Woman seeks, finds biological family

April 08, 1999

Charlene GarnsBy ANDREA BROWN-HURLEY / Staff Writer

photo: RICHARD T. MEAGHER / staff photographer

Her father used to say that he found her on the doorstep. It was almost the truth.

Charlene Garns was adopted.

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Today, the Hagerstown resident, 56, will meet the brother in St. Louis she has seen only in fragmented flashbacks from her infancy.

She has waited most of her life to gaze into eyes she suspects mirror her own.

"Am I Italian, am I Indian, what am I?" Garns asked. "I just want to know who I am."

After years spent chasing dead-end leads, Garns clicked on an Internet Web site in February, and found her brother in a matter of hours.


"It was amazing," she said.

Garns said she always knew she was different from the rest of her family.

It wasn't just her olive-toned skin, dark hair and eyes. Or the missing entries in her "baby book." Or her mother's mysterious lack of labor pains.

"It was just a feeling I had inside," Garns said.

She didn't dwell on the 15-year age difference between her and her closest sibling, but she often wondered why she was the only member of her family who could stomach black olives.

Garns said she was haunted by an image of a woman in a rocking chair, and a little blond-haired boy who pinched her while she stood in a wooden playpen.

She could never see the woman's face.

Garns probed her parents, Eva and Nelson Crocken, of Baltimore, for answers. She said she often told them, "I know I'm adopted. Just tell me."

It was still a shock when they did.

"I knew I was adopted, but I didn't want to hear it," Garns said. "They were the only family I knew."

When Garns was 12, she said, Eva Crocken told her a hypothetical story about a young, single mother whose troubles led her to give up her baby daughter.

Garns was 14 when Eva Crocken gave her a letter dated 1944. It was signed, "Mae," the first name of Garns' biological mother.

Thus began a search that would last 42 years.

Eventually, and in measures, the story of Garns' adoption unfolded.

At 15, Garns' biological mother fell in love with the boy next door, and got pregnant with Thomas, Garns' older brother. The boy's mother forbade the union, and moved her family away.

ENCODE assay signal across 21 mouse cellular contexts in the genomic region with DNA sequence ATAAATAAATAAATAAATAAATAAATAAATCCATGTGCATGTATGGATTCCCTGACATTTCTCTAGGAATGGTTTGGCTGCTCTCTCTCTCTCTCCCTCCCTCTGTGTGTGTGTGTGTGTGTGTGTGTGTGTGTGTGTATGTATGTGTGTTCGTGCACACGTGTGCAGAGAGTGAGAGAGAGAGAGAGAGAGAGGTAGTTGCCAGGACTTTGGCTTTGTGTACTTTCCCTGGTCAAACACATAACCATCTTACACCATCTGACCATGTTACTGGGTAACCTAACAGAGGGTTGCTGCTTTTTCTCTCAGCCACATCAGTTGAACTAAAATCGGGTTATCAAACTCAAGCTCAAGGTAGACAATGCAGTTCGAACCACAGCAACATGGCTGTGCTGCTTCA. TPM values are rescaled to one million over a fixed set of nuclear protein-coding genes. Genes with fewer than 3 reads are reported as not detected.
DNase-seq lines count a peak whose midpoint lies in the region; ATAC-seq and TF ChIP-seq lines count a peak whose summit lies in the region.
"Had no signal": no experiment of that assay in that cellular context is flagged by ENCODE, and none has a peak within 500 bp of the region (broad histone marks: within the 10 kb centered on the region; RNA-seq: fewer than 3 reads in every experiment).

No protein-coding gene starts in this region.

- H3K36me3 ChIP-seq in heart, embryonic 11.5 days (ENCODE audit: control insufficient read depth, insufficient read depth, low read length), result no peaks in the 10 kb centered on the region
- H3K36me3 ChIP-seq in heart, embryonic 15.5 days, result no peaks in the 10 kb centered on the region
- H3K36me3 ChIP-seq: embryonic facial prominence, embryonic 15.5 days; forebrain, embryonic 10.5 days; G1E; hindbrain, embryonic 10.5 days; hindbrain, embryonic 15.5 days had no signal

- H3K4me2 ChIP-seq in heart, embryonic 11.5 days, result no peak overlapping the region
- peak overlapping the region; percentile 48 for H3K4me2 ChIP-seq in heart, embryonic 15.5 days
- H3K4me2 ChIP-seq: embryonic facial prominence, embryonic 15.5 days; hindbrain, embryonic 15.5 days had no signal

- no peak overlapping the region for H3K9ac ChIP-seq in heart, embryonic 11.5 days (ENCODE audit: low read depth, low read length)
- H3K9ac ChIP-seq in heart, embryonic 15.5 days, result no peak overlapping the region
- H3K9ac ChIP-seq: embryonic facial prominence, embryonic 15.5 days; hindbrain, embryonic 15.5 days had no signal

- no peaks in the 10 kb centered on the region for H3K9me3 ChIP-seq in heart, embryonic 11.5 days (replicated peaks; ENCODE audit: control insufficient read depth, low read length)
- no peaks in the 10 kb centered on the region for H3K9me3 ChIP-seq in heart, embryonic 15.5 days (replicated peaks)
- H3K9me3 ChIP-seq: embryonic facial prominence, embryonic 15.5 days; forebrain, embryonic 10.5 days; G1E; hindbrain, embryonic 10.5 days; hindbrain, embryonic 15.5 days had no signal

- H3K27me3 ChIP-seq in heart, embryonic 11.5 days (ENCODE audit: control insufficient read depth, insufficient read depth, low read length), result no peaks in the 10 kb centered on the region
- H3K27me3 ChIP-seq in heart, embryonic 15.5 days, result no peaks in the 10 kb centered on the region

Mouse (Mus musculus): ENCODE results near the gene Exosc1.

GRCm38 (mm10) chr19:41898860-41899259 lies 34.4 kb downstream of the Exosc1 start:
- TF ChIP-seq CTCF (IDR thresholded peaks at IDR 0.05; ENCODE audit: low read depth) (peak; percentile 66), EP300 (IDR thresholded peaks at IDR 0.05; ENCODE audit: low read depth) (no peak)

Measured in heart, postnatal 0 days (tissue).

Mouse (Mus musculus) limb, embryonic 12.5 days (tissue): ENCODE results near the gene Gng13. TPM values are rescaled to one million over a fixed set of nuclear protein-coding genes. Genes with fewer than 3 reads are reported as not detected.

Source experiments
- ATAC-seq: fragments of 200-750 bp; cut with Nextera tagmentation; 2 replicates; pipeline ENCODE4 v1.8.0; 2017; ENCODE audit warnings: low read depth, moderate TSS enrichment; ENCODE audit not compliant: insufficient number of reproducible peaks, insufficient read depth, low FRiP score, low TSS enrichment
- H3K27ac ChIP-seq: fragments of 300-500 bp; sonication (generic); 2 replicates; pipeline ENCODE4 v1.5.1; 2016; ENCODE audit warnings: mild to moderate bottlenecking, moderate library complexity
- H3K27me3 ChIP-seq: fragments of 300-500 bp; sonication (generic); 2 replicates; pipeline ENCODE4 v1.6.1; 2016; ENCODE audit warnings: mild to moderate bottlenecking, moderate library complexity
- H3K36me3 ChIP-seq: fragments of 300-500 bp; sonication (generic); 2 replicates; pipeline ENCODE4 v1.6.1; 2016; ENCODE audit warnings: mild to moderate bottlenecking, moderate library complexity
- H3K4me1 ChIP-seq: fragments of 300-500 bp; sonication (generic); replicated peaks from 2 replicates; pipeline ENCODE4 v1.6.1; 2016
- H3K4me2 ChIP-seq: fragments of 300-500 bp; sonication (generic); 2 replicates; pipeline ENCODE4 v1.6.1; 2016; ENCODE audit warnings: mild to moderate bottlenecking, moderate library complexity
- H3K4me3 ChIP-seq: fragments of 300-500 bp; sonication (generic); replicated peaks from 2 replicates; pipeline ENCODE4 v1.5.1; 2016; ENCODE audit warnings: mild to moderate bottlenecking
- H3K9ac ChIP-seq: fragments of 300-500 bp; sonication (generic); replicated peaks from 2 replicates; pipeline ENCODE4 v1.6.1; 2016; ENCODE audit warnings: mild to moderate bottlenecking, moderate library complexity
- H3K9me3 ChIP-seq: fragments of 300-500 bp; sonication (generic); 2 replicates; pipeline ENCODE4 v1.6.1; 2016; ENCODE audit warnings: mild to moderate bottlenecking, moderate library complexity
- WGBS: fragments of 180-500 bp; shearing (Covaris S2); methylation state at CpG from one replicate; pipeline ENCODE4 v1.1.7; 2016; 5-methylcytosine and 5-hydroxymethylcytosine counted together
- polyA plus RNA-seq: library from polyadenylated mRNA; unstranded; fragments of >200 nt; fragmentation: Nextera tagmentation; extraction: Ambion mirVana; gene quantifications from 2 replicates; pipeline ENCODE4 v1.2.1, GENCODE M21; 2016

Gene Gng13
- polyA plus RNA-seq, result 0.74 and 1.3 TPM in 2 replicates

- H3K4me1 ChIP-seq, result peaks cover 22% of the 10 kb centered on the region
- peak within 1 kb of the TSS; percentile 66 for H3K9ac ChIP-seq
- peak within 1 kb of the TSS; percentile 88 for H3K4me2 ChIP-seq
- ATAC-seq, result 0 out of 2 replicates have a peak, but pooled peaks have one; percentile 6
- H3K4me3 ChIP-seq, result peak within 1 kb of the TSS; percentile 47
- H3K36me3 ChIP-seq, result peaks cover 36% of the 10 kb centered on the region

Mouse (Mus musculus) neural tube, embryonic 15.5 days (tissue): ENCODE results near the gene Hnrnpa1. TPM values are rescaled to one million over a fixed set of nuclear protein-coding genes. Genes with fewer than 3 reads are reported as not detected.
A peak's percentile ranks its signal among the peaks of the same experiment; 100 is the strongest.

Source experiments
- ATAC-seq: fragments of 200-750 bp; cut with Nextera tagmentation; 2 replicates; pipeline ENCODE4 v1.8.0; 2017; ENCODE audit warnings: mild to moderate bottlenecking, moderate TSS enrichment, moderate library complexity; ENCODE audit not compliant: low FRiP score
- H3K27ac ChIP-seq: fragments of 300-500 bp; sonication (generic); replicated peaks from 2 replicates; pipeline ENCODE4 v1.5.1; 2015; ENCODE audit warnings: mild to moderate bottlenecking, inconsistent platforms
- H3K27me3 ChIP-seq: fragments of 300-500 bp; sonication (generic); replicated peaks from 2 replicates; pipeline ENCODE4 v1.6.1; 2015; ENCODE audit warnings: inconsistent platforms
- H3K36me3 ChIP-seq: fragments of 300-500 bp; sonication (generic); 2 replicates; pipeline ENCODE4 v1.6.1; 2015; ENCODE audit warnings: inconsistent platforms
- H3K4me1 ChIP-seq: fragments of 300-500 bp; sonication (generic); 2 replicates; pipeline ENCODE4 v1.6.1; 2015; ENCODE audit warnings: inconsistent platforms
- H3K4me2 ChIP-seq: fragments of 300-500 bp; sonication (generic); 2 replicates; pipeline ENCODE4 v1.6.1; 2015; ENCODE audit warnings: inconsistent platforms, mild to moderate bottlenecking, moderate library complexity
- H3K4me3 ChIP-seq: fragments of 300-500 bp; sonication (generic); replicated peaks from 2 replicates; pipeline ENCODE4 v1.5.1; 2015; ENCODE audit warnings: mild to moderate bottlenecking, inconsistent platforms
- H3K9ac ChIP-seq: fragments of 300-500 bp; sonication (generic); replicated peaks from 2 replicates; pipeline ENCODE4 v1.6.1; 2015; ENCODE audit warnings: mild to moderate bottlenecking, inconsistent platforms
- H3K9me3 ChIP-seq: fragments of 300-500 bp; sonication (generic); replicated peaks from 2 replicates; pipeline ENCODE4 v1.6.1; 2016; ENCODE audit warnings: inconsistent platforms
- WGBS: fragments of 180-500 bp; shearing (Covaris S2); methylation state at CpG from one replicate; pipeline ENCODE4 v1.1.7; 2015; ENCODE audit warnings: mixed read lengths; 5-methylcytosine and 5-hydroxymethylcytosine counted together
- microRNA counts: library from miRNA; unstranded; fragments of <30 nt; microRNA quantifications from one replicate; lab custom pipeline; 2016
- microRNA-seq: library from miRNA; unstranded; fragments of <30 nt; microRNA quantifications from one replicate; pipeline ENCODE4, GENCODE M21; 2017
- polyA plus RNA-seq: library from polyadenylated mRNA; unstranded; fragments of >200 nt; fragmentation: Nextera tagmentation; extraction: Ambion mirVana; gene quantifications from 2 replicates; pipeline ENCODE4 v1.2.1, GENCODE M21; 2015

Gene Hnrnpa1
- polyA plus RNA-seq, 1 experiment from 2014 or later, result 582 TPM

Heartsick, Mae sought love and attention from another man, who left town after discovering she was pregnant with her second child.

Facing the prospect of raising two children on her own, Mae decided to give her baby daughter up for adoption. Her sisters asked the women who lived next door, Garns' adoptive aunts, whether they could adopt the baby.

The neighbors sent Mae to meet their sister, Eva Crocken.

For several years, Mae and her young son visited Garns in her new home. The visits ended when Mae married, choosing to keep her past a secret from her husband.

"She lived this lie for so long," Garns said. "I tried to understand how she felt."

Though she told Garns that her sister had sworn the family to secrecy, Thelma, Garns' biological aunt, gave her niece scattered bits of information.

Most importantly, Garns learned her mother's last name and that she was living in Missouri.

Her aunt also told Garns that Mae wasn't interested in a reunion. Garns still wanted to find her brother, but said she didn't want to upset his family.

Then she was diagnosed with cancer.

Supported by her husband, the Rev. David Garns, Charlene Garns pursued her adoption records in an effort to learn about her family's medical history.

But the records were sealed.

Acting on a tip from her daughter's friend, Garns tried Lycos' WhoWhere people-searching technology. Armed with only a name, she got a hit.

On a Friday in March, Garns sent a registered letter to St. Louis, to the man she believed to be her brother. It held a photograph of her, and questions about his mother's maiden name and the name of his aunt.

She included her home telephone number.

"I thought he might get it on Tuesday, think about it for a while, talk to his mother, and maybe think I was crazy," Garns said.

When she picked up the phone Monday evening, the voice on the other end said, "Hi, Sis. This is your brother, Tom."

"I went deaf," Garns said. "He was so happy and elated, I think he would've walked here."

Several days later, Mae called Garns and apologized for giving her up for adoption. Garns said she has mixed feelings about meeting her biological mother while in Missouri.

"She's a stranger to me," Garns said. "The hardest thing about all of this is the feeling that I'm slapping my real mother, Eva Crocken, in the face."

Though Crocken is deceased, her other children have been supportive of Garns' search for her biological family, she said.

After entering her story in a Lycos contest, Garns won an all-expense-paid trip with her husband and daughter to meet her brother in St. Louis.

She said she expects a lot of hugs and talking.

What are the first questions she will ask?

"Are you left-handed," she said. "And do you like black olives."

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